INTO THE MEAT OF THE ISSUE
The Sydney Morning Herald, Steve Dow, July 3, 2007
http://tinyurl.com/27e6a3

 

10. DISASTER IN PAKISTAN

Millions of birds perished from “sizzling heat” which recently struck three of Pakistan’s four provinces over a two-week period, reports Maroof Siddiqui of the Pakistan Poultry Association. An estimated 1.8 million birds died when rain and heat hit Karachi, and millions of birds are said to have been injured or killed in Sindh when winds and rain collapsed the roofs of poultry houses and sheds there. Some 1.8 million square feet covered by sheds were destroyed. Land grabbers have begun construction on the open yards, which are said to have served to provide open space for birds. Siddiqui is seeking financial relief from the government.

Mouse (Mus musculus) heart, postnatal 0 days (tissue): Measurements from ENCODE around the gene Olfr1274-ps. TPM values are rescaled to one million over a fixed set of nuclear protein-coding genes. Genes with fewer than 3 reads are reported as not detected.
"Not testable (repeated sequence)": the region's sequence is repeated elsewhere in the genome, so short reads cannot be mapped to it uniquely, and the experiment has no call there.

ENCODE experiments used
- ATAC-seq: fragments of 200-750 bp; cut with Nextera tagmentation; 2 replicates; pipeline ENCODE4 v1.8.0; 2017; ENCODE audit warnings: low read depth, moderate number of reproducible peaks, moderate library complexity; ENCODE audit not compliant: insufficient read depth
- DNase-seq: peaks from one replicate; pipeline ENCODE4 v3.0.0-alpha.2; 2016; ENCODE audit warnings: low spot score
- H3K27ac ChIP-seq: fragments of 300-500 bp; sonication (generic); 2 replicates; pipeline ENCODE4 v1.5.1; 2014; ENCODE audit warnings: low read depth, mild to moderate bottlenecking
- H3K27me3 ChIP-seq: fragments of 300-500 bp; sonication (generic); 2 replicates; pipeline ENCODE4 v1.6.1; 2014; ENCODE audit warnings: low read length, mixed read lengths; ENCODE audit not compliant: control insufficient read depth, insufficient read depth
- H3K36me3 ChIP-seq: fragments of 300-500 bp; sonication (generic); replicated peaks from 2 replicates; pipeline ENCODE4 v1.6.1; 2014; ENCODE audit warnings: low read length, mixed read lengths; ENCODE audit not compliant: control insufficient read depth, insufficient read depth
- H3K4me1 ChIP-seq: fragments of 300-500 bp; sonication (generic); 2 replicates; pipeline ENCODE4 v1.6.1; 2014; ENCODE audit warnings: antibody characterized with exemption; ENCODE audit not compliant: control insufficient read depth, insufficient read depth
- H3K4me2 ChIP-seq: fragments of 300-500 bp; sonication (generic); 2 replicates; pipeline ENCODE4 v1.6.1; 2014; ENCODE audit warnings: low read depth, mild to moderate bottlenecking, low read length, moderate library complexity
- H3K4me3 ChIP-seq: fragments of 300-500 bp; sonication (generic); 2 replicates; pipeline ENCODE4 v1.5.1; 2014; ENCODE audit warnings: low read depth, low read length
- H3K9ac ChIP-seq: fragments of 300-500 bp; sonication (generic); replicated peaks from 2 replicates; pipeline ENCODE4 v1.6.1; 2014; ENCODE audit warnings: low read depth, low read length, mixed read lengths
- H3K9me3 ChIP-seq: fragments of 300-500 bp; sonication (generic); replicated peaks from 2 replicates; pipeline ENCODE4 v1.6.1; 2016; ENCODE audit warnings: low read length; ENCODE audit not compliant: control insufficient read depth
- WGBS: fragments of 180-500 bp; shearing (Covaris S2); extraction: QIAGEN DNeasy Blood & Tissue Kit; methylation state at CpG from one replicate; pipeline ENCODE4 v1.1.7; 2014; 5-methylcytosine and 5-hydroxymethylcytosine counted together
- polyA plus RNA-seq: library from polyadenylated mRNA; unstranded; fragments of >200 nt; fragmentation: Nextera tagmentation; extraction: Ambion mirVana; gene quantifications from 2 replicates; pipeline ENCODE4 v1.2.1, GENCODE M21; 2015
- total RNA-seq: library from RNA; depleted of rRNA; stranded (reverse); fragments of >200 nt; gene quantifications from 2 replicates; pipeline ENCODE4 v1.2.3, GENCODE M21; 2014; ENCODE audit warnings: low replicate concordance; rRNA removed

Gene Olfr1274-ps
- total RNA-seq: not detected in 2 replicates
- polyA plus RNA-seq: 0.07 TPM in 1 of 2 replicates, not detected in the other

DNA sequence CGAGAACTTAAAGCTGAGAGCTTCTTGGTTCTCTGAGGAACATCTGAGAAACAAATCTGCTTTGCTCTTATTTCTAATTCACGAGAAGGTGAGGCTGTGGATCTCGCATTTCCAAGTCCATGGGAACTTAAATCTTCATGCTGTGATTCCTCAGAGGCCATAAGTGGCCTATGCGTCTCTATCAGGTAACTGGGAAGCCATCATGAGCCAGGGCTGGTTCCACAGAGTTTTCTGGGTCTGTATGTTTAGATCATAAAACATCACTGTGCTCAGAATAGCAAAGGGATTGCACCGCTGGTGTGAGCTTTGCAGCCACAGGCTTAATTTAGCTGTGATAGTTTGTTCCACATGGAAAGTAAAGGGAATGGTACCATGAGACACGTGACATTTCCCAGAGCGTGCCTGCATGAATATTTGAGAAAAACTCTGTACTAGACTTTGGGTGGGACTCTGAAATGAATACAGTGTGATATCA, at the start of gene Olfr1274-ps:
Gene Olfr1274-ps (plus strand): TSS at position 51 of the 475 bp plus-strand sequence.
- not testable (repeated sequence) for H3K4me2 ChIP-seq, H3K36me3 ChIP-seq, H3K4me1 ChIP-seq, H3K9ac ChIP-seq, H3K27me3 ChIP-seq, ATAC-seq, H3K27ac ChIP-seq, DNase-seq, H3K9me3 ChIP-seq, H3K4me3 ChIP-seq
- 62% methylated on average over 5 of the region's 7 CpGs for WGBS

POULTRY FARMERS SUFFER HUGE LOSSES DUE TO WINDSTORM
Daily Times, Tanveer Sher, June 26, 2007
http://tinyurl.com/3auvt3

MORE THAN 1,000 POULTRY FARMS ON THE VERGE OF CLOSURE
Daily Times, Razi Syed, July 5, 2007
http://tinyurl.com/3cu5ae






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Compiled and edited by Mary Finelli, Farmed Animal Watch is a free weekly electronic news digest of information concerning farmed animal issues gleaned from an array of academic, industry, advocacy and mainstream media sources.